As hard as this is to accept or believe, this is the trendiest thing Peggy’s ever worn. Not only that, it’s the most declarative, important thing she’s ever worn. We cannot stress just how seismic it is for a woman to come into an office in 1968 wearing pants. It’s only slightly less seismic than a man walking into his office job wearing a dress in 2013. She’s actually a little ahead of her time here, and anyone who went through grade school in the 1970s has countless class pictures with smiling teachers wearing this exact outfit. It’s HIDEOUS to most modern eyes, but it did become something of a standard for working women through to about 1975 or so.
Well, that's okay then.

Well, no it isn't.  As I said way back in season one, it matters a whole helluvalot that an era characterized by taste and elegance is going to be replaced by an era of incredible crassness.

This is a major problem for a show like Mad Men. The music, the clothing, the cars, and the interiors that have characterized the show so far are about to disappear. There have been hippies and other signs of encroaching disaster but they have been kept to the background by focusing on the office. They can only hide this for so long. Everything is about to fall apart.


Wednesday, July 10, 2013

A manly look at feminism Pt2

We all have cherished beliefs that we can't really defend and we all get defensive and angry when we are called on to defend one of these positions. Ann Althouse hit one of those limits last week. She expressed a lack of sympathy for men who end up paying child support and got a whole lot of pushback in the coments at her blog and elsewhere. And this was her argument in response:
You are free, you need to think about how you use your freedom, and don't just think about your own perspective as you make arguments that law and society ought to be arranged to facilitate your choices. I'd say I'm being quite libertarian. And as for social connishness, I support abortion rights, same-sex marriage, and — it's right there in my quote — I'm not out to punish those who decline to channel their sexuality into committed relationships with child-rearing. I'm just defending legal and political decisions that center on protecting the interests of children rather than the ability of males to avoid the consequences of procreation, consequences that occur even though the male power over reproduction ends — because he controls only his body and not the woman's — at an earlier point in time than the woman's.
She's more interested in "protecting the interests of children rather than the ability of males to avoid the consequences of procreation"? I don't believe that. I suspect she believes it but that is because she isn't being honest with herself about this.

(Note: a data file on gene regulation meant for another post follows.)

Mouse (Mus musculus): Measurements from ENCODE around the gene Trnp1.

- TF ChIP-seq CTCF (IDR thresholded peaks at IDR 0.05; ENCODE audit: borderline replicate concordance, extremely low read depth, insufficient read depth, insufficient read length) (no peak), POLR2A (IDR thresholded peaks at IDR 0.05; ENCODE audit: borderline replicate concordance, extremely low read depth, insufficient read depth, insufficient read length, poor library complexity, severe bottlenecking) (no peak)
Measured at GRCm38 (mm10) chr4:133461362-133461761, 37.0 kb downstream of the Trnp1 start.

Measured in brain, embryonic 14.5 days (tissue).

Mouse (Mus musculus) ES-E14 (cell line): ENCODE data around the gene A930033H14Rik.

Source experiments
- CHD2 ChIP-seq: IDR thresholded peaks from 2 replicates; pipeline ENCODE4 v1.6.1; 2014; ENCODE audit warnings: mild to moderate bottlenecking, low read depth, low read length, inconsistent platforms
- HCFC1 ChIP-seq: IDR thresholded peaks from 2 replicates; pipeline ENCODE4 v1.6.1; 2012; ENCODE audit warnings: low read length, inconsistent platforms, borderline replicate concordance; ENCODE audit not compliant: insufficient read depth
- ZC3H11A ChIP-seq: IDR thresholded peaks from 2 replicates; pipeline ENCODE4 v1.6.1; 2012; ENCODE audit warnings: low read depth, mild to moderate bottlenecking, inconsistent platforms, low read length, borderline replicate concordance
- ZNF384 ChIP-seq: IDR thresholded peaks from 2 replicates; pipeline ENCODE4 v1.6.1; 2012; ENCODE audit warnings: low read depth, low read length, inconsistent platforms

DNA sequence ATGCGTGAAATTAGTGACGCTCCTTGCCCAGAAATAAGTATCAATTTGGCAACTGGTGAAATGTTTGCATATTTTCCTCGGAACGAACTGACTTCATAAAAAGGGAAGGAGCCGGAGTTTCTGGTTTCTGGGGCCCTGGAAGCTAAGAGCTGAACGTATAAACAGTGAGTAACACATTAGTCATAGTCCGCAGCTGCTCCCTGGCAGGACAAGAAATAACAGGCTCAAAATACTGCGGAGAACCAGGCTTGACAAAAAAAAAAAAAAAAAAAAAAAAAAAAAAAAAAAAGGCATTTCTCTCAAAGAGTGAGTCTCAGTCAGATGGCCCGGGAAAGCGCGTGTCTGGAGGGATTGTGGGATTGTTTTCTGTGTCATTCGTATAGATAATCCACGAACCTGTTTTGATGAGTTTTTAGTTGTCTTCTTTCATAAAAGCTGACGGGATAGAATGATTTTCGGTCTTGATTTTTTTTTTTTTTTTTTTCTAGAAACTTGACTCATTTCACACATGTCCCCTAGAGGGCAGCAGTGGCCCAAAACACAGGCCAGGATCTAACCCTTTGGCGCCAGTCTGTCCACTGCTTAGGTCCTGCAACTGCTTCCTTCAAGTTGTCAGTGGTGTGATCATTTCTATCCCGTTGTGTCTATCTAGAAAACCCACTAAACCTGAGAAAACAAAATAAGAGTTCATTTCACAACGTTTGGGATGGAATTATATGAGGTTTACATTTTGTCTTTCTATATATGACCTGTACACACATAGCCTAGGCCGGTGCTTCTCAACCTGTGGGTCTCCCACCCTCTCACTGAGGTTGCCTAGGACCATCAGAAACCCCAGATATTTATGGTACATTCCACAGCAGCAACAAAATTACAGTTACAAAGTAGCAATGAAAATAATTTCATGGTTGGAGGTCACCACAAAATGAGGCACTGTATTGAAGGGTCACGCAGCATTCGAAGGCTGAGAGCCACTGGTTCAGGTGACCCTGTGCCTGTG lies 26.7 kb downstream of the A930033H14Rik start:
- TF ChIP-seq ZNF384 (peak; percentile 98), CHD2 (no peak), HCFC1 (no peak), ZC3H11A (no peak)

Her problems starts with the line "... consequences that occur even though the male power over reproduction ends — because he controls only his body and not the woman's — at an earlier point in time than the woman's." Let's spell this out. A man controls reproduction by either using contraception or not having sex in the first place. The woman on the other hand has those options plus the additional option of having an abortion if she gets pregnant. In fact, she can have an abortion for any reason at all. She can get pregnant intentionally, change her mind and get an abortion.

So, here is the first question, why should he feel any responsibility for a child that she can unilaterally kill or not at her will? It's not his child anymore once you make that step. Yes, it will become his child if he helps raise it but up until the moment of birth, you can't hold him responsible for something he has no say in.

Imagine what would happen if we gave the man the option of signing off. It should be the woman's responsibility to inform the man that she is pregnant and he should be given the option of signing a form saying, "Yes, I accept the responsibility for raising this child," or "No I do not accept the responsibility for raising this child." And the form should also include an option for his accepting on the condition of a paternity test.

That would even things out. It wouldn't limit her "rights over her own body" in any way. She can still have the child or not. He isn't forcing her either way. (I suspect that one embarrassing consequence of such a step would be a significant drop in the number of accidental pregnancies.)

But that's only the first step. The next problem is no fault divorce. because she can end the marriage any time she wants and be relatively certain that she will get sole or shared custody rights. Plus she gets support payments enforced by law but (and this is very important) she is in no way accountable to him as to how she spends those support payments. In Canada, he isn't even allowed to ask for an accounting which means that in cases where the "support" payments are very large, the woman can spend it on spa visits or a vacation with her new boyfriend.

The point being that the incentives for marriage for men have been severely reduced. Not surprisingly, men are taking this into account in making their life choices.